Last month I posted about “weasel words”—those unnecessary words that sneak into your manuscript. These weasels have companions that accompany them. Their friends are phrases or words that spoil the ‘show vs. tell’ aspect of your work.
I’m talking about words like:
thought wondered felt
knew saw noticed
observed realized noted
These sneaky words are sometimes useful, but they can make our writing lazy. Instead of showing what happened, we simply say it occurred.
She wondered if the fabric would make a warm winter cloak.
That’s not a bad sentence. We have a picture of what’s happening. But add some details, and it becomes a masterpiece instead of a rough sketch. Create a word picture for the reader. Show her exploring the idea by fingering the fabric thickness, draping it around her shoulders to test the warmth, or asking a clerk in a section of dialogue. These actions show instead of tell.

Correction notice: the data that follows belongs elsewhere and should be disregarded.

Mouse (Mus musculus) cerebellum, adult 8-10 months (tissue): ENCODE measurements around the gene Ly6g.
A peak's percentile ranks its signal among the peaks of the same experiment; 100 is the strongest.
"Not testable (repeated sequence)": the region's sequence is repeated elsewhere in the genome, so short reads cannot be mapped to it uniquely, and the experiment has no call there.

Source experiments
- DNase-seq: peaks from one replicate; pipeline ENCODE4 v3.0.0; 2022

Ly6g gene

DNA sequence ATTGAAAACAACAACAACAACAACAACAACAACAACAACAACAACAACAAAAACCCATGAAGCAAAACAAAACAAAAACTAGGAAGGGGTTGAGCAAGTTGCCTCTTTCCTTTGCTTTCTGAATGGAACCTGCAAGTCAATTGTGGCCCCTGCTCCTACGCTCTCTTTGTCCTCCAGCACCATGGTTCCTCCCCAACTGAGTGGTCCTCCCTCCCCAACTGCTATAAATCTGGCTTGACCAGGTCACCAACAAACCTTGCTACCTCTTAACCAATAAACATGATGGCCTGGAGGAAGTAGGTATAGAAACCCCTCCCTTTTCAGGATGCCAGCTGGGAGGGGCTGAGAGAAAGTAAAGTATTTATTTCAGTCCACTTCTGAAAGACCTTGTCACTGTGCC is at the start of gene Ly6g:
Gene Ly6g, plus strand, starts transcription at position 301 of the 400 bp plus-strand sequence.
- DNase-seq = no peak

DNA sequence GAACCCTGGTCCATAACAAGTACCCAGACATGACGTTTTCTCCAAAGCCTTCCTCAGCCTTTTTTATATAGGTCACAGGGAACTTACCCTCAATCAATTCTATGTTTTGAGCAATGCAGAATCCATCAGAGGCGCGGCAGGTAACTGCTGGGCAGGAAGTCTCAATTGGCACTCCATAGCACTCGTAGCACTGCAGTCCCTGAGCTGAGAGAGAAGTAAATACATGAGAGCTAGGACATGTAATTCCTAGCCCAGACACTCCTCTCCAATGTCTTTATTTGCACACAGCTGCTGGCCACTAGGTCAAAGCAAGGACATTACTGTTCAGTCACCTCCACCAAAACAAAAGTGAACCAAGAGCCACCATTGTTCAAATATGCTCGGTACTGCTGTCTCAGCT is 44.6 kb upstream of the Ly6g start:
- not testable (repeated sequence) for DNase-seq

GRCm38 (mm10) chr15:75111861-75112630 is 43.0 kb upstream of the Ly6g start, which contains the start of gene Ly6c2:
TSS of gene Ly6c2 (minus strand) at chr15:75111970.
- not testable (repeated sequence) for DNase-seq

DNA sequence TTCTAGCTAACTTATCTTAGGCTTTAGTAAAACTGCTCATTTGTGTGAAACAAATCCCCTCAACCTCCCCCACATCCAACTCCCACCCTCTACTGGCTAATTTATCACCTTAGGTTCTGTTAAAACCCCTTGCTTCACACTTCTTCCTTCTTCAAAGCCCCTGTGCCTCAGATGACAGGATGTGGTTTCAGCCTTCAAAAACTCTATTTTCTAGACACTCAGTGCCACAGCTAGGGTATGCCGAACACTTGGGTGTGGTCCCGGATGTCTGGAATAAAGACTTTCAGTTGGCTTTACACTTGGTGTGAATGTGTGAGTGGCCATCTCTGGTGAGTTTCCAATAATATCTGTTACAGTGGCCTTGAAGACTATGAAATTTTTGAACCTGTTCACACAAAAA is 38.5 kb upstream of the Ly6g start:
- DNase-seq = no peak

Another type of weasel phrase can show up as an action or emotion tacked on to a sentence.
She nodded in agreement.
Adding “in agreement” becomes redundant since a nod means she agreed.
She reached out to grasp the handle.
Can you spot the weasel phrase in this sentence?
“Reached out to” is an extra phrase since the word ‘grasped’ describes the movement. If you want to show the reader why or how she grasped the handle, expand it with a better word picture.
I know, these are picky little things, but learning to write tight sentences that show action will make your manuscript more exciting.
Try writing a sentence or paragraph to show the action intended by each of the words I listed. Create the image in the reader’s mind as you paint the scene with your words.